A report by Yle's investigative journalism unit MOT has revealed serious shortcomings in the treatment of people with intellectual disabilities at some facilities around the country, and a failure by management or authorities to prevent the mistreatment.
MOT reviewed a total of 64 cases related to the use of restrictive measures which had been referred to Regional State Administrative Agencies (Avi) and to the National Supervisory Authority for Welfare and Health Valvira. In 56 of the cases, the measures used were criticised.
In one case, from a mental health facility run by private social and healthcare provider Mehiläinen in the city of Hämeenlinna, a young male resident was continually restrained by being tied to a chair with duct tape. He was also tied to his bed at night.
One employee, who wished to remain anonymous, told MOT that workers were instructed to prevent the boy from hurting himself by restraining him by any means possible.
"The boss's instructions were to tie him to the chair with duct tape, which was just awful," the worker said. The practice of restraining the boy in this manner continued for about five years, until it ended in 2019 after a doctor visited the facility and discovered its use.
The underage patient — who suffers from severe autism as well as an obsessive-compulsive disorder — was also subjected to physical abuse over the course of a number of years.
This included one male former worker sitting on the boy to stop him from hitting his head against a wall, and a former female worker hitting him in the face on two separate occasions in 2016. She was later ordered by a court to pay 50 income-linked day fines.
The male worker was not reprimanded for his actions, which employees interviewed by MOT said was just one of a number of different violent acts committed by the man against the underage resident, even though management were aware of the incidents.
Employees of the unit reported grievances to local authorities, bypassing Mehiläinen's senior management after repeated failures on their part to act. The private provider admitted to MOT there had been failures in the treatment of the boy.
Whistleblowers considered "awkward" by management
Former workers interviewed by MOT described trying for years to highlight the issues at the facility, including escalating complaints on several occasions to both the regional Avi and the city.
When attempts were made to resolve grievances with management, the interviewees said, the result was often only a reprimand for the employee raising the issue.
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Several interviewees also reported that "awkward" employees knew in advance that making a complaint would lead to management making their working life very uncomfortable.
"There was a kind of threat that if you don't do this or that, the manager will not be flexible, for example by not agreeing to shift list requests. So you really have nothing to hope for. It was such an incredible humiliation," one worker said.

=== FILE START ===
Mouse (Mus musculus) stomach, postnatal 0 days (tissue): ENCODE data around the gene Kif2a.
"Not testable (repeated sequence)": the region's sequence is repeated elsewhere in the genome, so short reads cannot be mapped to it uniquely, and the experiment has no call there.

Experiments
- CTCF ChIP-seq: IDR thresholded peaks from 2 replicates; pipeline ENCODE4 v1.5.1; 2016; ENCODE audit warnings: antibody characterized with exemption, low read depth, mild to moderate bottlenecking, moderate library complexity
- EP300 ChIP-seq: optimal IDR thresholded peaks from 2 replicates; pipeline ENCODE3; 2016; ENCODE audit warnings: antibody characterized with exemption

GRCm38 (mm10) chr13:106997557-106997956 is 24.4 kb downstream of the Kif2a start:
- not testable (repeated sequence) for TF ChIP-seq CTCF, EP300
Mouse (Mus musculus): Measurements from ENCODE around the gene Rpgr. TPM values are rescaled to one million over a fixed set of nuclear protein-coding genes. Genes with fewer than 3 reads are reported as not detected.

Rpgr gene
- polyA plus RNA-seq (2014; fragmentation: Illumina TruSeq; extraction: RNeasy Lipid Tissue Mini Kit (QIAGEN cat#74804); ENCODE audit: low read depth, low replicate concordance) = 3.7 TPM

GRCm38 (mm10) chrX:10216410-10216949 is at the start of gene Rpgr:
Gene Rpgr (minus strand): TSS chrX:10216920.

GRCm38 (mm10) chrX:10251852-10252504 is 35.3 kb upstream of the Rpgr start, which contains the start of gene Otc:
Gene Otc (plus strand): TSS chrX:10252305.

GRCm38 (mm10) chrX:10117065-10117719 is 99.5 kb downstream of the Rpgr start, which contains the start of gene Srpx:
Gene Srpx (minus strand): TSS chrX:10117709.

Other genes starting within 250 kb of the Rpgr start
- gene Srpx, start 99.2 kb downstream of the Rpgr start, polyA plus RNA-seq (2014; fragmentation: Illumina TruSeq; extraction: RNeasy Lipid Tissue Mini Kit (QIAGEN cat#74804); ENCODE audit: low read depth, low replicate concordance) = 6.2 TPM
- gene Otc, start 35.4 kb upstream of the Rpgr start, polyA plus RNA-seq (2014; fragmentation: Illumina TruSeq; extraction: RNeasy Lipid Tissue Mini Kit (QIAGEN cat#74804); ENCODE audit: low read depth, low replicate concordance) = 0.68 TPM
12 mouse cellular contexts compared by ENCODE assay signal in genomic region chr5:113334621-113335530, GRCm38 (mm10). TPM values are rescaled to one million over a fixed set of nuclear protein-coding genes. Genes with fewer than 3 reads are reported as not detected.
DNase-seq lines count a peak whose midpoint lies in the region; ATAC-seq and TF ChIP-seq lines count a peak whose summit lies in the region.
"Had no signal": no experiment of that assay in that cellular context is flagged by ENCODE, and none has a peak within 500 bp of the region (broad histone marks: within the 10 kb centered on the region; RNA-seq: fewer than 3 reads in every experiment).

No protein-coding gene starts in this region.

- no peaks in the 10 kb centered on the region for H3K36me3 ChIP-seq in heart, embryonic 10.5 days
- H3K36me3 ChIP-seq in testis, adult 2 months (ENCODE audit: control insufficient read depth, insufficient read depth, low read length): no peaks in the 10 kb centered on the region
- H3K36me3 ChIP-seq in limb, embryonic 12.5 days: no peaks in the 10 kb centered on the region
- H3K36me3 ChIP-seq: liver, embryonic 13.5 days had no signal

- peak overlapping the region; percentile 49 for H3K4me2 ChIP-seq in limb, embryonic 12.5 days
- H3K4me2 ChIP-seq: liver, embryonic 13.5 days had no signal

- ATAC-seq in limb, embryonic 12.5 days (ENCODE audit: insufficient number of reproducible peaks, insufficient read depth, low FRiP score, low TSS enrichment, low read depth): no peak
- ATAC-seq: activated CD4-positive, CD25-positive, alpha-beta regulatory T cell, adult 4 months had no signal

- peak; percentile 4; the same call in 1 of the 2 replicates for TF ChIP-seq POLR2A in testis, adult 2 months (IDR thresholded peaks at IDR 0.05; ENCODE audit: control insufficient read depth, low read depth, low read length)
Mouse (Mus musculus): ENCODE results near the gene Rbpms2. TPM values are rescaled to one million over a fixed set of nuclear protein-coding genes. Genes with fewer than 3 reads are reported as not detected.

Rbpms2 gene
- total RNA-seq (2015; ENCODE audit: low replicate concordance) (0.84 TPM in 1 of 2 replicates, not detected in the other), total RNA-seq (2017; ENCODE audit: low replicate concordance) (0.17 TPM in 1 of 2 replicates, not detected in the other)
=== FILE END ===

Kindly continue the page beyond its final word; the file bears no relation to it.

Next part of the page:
Other interviewees reported being issued with inappropriate warnings.
When talking to the unit’s management led nowhere, some employees also raised concerns with occupational health or other units.
However, they later discovered that information provided during the supposedly-confidential meetings ended up with management.
Sari Vuorilampi, a senior inspector with Valvira, told MOT that she is "shocked" by the boy's treatment.
Tying him to a chair with duct tape was a completely illegal restraint measure, she said, adding that the use of the practice at the facility requires further investigation.
"This is really sad. It is completely inhumane from the perspective of people with intellectual disabilities and indeed from the perspective of just about anyone," Vuorilampi said, adding that this seems like a matter for the police.
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MOT also approached Mehiläinen — which took over the running of the facility in 2015 — as well as the former owner.
Mehiläinen did not wish to be interviewed for the story but the company's Quality Control Manager Mikko Purhonen responded to questions by email. The former owner did not reply to MOT's request.
"We apologise for what happened," Purhonen wrote. "Corrective measures have been taken in cooperation with relatives and the city more than two years ago and the activities of the unit are closely monitored."
He added that changes to the unit were made after the 2019 assault conviction.
"Extensive corrective measures have been taken: the people involved in the situations no longer work in the unit, the management of the unit has been strengthened and guidelines and operating models have been reviewed more effectively," Purhonen wrote.